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Jobs Static Turning Bullish?


Memories of March came flooding back Friday, as the job market turned back on like a light switch after several months of anemic growth.

But just as solid employment gains in the spring proved to be unsustainable, so, some economists say, will the robust gains of October.

Nonfarm payrolls rose by 337,000 in March, well above consensus estimates for 175,000. Also encouraging, the months of August and September were revised up by a combined 113,000. Average hourly earnings increased 0.3%, in line with the estimates, but the unemployment rate inched up to 5.5% from 5.4%....

The financial markets didn't stop to reflect. Stocks rose and bonds tumbled, as traders increased the odds for a fifth rate hike in December. Investors were already fully prepared for a fourth rate hike next Wednesday.

The yield on the 10-year Treasury climbed to 4.19% from 4.07% on Thursday. The Dow was up 49 points at 10,364 and the Nasdaq was up 11 points at 2,035.

Anirvan Banerji, director of research at the Economic Cycle Research Institute, said he is surprised how much the markets have reacted to the employment report, given that it has been skewed by bad weather and is unlikely to continue at this pace going forward.

"This is not the first month of a string of 300,000-plus jobs," he said. "Manufacturing is still in a global slowdown and as long as that persists, we are not going to get back to the strong growth in GDP that we saw late last year and early this year."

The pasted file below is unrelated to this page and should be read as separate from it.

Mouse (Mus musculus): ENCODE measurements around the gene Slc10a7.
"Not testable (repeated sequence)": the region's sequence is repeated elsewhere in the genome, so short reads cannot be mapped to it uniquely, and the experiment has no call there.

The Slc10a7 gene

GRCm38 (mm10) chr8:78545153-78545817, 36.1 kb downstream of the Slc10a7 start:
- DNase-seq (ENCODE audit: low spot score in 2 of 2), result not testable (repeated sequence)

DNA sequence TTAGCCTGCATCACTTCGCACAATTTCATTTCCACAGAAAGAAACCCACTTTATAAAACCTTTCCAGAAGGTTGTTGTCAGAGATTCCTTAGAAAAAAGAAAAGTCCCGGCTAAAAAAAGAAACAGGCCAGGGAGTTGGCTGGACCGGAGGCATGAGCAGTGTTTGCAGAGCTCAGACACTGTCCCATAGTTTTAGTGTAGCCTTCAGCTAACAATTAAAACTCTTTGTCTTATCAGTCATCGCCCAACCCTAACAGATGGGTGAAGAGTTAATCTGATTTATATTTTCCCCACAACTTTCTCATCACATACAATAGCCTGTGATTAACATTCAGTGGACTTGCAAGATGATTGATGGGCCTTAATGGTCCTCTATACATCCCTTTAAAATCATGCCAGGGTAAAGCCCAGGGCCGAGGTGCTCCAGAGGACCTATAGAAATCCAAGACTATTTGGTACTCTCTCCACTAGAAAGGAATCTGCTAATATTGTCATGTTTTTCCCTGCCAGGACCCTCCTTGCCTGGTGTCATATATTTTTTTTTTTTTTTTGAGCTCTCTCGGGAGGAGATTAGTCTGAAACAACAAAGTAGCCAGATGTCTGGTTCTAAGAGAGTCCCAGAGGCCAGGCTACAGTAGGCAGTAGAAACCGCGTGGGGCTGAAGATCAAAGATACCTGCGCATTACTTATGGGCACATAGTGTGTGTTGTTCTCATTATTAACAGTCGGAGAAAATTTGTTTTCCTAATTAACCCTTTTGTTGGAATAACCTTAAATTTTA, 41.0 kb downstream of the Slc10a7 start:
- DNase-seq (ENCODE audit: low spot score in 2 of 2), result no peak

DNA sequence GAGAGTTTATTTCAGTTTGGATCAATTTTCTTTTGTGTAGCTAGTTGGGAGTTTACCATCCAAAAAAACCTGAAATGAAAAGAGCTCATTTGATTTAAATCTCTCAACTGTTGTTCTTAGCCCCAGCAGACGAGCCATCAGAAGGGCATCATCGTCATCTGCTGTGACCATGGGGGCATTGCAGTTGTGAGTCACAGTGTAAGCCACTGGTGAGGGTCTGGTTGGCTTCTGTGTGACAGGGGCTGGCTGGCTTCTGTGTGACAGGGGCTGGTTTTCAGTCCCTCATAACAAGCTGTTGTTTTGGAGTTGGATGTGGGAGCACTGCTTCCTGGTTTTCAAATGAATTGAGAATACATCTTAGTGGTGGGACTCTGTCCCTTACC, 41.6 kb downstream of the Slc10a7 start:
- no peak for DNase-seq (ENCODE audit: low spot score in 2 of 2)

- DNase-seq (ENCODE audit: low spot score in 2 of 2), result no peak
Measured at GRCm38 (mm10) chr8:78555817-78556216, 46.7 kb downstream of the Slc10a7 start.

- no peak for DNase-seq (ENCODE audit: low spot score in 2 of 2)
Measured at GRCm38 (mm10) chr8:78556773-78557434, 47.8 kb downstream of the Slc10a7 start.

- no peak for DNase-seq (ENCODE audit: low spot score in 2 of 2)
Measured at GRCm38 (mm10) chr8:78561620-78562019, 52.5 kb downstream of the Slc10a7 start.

Manufacturing employment fell by 5,000 in October, the second straight loss. The factory workweek declined a tenth of an hour, and total hours worked in manufacturing fell 0.3%. The average workweek overall held steady at 33.8 hours.

Banerji expects about 200,000 job gains per month to be created going forward, which would be an improvement from the sluggish job growth of June and July.

"That is not bad but it's not that great," he said. "When you have 3.5% to 4% GDP growth, a couple of hundred job gains is not that good. You'd expect to see 300,000 to 400,000, like the numbers we saw today, which were affected by a one-time anomaly."

Although a strong pick-up in economic growth "is not in the cards," Banerji said a sharp downturn in the economy isn't likely either. "The message is: don't worry, don't be happy," he said.